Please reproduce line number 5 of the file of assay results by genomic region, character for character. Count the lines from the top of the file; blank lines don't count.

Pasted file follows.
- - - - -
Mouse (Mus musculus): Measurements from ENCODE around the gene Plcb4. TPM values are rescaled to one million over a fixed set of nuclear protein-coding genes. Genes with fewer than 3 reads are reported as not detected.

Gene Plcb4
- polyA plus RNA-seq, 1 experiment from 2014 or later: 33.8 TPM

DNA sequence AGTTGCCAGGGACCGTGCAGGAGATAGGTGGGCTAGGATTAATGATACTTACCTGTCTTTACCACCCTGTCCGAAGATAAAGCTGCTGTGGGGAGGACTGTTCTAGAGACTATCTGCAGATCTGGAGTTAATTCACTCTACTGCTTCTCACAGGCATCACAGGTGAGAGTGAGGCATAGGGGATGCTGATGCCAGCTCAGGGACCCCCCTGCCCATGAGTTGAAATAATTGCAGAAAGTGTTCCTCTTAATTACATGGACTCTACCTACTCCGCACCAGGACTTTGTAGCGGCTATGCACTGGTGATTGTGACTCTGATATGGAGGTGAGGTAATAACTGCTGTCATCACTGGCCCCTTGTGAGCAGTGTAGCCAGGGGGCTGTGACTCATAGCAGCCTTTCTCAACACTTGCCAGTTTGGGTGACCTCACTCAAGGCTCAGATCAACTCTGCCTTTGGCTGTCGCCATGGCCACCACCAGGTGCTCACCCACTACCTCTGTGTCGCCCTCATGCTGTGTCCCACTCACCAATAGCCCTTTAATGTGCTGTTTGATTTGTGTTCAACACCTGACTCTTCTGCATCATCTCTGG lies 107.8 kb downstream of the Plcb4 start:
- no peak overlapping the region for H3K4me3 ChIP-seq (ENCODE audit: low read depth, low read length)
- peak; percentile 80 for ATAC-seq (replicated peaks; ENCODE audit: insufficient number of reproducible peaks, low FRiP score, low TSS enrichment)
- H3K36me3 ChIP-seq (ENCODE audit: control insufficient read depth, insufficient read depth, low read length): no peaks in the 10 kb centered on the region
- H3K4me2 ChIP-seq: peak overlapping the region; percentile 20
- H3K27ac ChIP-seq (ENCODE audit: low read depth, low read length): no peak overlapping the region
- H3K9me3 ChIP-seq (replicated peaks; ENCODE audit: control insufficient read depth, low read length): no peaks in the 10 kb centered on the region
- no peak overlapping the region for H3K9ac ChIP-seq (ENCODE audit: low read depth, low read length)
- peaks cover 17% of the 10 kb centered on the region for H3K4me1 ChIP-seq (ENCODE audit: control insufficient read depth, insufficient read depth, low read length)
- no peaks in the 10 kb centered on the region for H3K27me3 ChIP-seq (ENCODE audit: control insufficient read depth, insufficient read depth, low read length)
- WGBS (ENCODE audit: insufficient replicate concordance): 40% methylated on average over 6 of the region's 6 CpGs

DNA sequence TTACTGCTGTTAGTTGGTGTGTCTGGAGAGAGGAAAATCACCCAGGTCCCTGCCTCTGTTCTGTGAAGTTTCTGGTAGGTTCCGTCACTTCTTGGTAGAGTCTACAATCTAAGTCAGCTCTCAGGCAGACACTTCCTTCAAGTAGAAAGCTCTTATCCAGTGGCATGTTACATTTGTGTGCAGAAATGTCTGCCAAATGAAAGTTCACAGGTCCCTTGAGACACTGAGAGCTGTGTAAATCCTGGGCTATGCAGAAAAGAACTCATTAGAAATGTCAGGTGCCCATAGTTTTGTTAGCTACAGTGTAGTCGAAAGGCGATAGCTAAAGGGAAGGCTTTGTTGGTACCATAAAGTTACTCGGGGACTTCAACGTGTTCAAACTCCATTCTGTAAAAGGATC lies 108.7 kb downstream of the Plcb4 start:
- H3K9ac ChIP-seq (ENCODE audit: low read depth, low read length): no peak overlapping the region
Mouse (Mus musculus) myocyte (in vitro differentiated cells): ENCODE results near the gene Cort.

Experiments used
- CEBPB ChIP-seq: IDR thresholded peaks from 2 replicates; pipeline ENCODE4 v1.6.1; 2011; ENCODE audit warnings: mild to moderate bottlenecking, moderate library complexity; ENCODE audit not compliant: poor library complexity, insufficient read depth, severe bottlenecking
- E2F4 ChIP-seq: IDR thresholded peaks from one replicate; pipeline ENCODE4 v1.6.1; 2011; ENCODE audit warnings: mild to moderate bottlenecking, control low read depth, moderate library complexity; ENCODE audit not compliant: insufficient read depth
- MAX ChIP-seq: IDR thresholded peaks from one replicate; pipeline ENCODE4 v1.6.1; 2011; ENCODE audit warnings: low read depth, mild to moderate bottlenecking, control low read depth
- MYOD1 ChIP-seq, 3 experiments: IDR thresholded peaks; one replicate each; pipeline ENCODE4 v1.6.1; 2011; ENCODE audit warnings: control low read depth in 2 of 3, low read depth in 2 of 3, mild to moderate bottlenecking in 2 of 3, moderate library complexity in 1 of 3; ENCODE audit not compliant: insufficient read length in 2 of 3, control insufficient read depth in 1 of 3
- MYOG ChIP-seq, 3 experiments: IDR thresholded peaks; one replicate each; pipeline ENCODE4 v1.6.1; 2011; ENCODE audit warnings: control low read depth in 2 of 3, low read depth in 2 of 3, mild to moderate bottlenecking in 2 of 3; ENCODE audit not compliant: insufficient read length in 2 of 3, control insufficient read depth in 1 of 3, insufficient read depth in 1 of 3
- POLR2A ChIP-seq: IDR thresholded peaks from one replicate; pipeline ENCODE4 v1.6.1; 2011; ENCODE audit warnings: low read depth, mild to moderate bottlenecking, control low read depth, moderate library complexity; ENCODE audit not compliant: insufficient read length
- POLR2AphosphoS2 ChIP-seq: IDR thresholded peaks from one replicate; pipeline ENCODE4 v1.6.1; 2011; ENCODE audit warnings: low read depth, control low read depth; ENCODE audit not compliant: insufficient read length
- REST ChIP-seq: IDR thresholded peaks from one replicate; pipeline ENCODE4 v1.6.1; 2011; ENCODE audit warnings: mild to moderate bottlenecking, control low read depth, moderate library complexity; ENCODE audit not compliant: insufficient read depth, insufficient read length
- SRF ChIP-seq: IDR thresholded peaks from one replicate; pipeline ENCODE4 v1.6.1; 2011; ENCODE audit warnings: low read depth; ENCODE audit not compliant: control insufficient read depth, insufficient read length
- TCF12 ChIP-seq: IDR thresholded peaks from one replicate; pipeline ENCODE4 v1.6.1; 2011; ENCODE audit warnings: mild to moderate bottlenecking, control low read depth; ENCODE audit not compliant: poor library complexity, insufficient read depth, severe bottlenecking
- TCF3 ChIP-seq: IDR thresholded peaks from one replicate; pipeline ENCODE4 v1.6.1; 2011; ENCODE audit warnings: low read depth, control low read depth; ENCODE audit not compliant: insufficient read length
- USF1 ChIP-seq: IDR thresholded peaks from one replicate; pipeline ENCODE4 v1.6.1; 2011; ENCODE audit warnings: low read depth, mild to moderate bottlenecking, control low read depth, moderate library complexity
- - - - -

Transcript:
- no peak overlapping the region for H3K4me3 ChIP-seq (ENCODE audit: low read depth, low read length)